And yes, I want a pink-and-green floral sun hat just like Aliki’s.  She can keep the matching pantsuit, though.

Doppelganger alert, #5

July 19, 2008

I am also not the New Zealand artist named Penny Richards. She used to work as a zoological illustrator–that sounds pretty cool. Her diary at the site linked includes such sage wisdom as “big paintings are cool–but don’t make them so big that they don’t fit in the car.” From the samples of her work, it looks like New Zealand is an excellent place to find landscapes and seascapes worth painting.

Me, doing chalk art

July 19, 2008

In April, I enjoyed participating in “Chalk It Up,” a day of chalk art to benefit the South Bay Hands on Art programs in the Redondo Beach Schools. A Scottish man was taking video, and I knew it would eventually turn up online–and it has! Here’s me, towards the end of my work on a 5×5 recreation of a Frida Kahlo self-portrait. I’m the first interview on the video–Nell’s the pink t-shirt in the background.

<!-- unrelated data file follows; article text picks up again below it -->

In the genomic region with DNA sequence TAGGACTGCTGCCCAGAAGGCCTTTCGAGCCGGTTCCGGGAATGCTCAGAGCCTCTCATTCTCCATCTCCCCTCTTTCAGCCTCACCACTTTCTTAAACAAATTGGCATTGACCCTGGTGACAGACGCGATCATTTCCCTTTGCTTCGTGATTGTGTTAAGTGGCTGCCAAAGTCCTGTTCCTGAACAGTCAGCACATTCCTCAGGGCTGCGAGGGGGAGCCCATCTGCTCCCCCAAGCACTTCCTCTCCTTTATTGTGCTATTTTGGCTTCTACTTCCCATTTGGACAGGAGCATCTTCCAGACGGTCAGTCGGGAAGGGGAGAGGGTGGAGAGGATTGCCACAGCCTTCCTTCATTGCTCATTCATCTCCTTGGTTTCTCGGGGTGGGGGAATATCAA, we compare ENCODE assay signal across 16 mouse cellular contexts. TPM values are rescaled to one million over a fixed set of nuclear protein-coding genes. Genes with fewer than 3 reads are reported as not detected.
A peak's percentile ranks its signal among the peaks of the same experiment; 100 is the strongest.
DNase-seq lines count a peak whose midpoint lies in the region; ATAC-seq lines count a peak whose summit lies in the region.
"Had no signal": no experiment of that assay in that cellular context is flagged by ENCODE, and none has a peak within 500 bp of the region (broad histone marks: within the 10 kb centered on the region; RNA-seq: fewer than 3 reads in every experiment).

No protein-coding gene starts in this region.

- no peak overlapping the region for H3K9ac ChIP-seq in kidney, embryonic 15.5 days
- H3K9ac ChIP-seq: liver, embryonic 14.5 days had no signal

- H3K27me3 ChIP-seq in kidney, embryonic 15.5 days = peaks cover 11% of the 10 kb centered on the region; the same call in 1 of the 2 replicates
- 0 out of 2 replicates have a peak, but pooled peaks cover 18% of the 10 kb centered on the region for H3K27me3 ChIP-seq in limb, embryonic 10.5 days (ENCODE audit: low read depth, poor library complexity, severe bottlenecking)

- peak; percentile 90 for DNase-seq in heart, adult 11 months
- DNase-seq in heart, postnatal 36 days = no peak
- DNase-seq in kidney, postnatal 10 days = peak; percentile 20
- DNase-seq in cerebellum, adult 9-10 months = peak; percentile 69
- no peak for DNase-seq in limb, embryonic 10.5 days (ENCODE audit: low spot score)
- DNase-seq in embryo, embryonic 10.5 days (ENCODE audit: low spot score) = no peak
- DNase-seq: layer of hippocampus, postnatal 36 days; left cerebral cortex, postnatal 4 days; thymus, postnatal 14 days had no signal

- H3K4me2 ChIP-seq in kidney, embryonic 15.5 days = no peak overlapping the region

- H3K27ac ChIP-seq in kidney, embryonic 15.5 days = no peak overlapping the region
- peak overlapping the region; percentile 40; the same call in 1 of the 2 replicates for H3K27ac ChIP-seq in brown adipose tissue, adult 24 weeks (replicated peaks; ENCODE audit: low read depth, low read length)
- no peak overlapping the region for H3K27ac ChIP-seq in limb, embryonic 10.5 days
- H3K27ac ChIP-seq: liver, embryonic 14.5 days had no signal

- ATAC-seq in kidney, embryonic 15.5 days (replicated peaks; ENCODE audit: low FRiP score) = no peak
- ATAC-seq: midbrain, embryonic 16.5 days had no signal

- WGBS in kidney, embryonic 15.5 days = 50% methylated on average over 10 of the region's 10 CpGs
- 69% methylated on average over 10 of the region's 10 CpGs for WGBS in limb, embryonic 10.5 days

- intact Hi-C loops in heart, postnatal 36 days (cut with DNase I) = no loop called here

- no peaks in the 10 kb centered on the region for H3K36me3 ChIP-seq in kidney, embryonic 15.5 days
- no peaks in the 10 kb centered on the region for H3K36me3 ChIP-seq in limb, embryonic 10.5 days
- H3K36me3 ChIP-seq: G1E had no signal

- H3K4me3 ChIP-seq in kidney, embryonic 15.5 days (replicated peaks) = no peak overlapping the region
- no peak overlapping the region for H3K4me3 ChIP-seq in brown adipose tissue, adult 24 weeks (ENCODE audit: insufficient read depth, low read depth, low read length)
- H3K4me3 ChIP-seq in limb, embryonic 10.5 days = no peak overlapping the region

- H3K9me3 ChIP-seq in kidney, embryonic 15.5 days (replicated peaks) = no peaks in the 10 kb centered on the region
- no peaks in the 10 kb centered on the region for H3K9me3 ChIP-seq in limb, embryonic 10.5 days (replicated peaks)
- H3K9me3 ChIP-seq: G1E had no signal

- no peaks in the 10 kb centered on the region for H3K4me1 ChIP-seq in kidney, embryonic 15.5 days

Frankenblouse #1

July 12, 2008

Frankenblouse #1, originally uploaded by pennylrichardsca.

One of my reasons for learning to sew is that I have a closet full of thrifted clothes that don’t fit me, but that I like for some reason, and want to wear somehow. So I’m putting together the best parts of two blouses to make one–thus, “Franken-blouse.” This is the result of my first attempt–and I’m pretty happy with it!